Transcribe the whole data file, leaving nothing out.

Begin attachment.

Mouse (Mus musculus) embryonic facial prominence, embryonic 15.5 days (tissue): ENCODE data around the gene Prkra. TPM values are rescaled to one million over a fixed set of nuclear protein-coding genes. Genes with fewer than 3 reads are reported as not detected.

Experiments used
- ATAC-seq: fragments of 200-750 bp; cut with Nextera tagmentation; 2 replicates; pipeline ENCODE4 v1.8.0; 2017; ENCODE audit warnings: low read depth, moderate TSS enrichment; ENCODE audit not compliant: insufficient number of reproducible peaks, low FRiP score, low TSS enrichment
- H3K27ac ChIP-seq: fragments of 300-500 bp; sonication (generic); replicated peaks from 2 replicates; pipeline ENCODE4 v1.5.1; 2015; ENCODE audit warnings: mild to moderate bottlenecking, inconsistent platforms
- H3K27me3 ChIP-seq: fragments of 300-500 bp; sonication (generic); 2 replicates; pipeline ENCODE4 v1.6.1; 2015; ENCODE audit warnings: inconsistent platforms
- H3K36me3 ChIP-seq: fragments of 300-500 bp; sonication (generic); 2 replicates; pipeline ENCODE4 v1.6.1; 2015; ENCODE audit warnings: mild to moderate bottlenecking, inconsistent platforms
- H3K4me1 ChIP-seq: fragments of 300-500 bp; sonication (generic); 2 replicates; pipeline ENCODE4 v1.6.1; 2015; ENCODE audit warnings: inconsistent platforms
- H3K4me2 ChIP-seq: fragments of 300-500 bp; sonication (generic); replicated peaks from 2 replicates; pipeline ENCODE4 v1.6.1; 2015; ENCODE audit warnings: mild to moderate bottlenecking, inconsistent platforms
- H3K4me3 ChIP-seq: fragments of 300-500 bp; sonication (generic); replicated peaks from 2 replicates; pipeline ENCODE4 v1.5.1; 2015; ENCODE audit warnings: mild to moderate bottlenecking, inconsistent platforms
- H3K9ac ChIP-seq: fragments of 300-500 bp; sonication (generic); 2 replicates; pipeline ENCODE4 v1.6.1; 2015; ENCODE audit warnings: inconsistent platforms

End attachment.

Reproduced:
Mouse (Mus musculus) embryonic facial prominence, embryonic 15.5 days (tissue): ENCODE data around the gene Prkra. TPM values are rescaled to one million over a fixed set of nuclear protein-coding genes. Genes with fewer than 3 reads are reported as not detected.

Experiments used
- ATAC-seq: fragments of 200-750 bp; cut with Nextera tagmentation; 2 replicates; pipeline ENCODE4 v1.8.0; 2017; ENCODE audit warnings: low read depth, moderate TSS enrichment; ENCODE audit not compliant: insufficient number of reproducible peaks, low FRiP score, low TSS enrichment
- H3K27ac ChIP-seq: fragments of 300-500 bp; sonication (generic); replicated peaks from 2 replicates; pipeline ENCODE4 v1.5.1; 2015; ENCODE audit warnings: mild to moderate bottlenecking, inconsistent platforms
- H3K27me3 ChIP-seq: fragments of 300-500 bp; sonication (generic); 2 replicates; pipeline ENCODE4 v1.6.1; 2015; ENCODE audit warnings: inconsistent platforms
- H3K36me3 ChIP-seq: fragments of 300-500 bp; sonication (generic); 2 replicates; pipeline ENCODE4 v1.6.1; 2015; ENCODE audit warnings: mild to moderate bottlenecking, inconsistent platforms
- H3K4me1 ChIP-seq: fragments of 300-500 bp; sonication (generic); 2 replicates; pipeline ENCODE4 v1.6.1; 2015; ENCODE audit warnings: inconsistent platforms
- H3K4me2 ChIP-seq: fragments of 300-500 bp; sonication (generic); replicated peaks from 2 replicates; pipeline ENCODE4 v1.6.1; 2015; ENCODE audit warnings: mild to moderate bottlenecking, inconsistent platforms
- H3K4me3 ChIP-seq: fragments of 300-500 bp; sonication (generic); replicated peaks from 2 replicates; pipeline ENCODE4 v1.5.1; 2015; ENCODE audit warnings: mild to moderate bottlenecking, inconsistent platforms
- H3K9ac ChIP-seq: fragments of 300-500 bp; sonication (generic); 2 replicates; pipeline ENCODE4 v1.6.1; 2015; ENCODE audit warnings: inconsistent platforms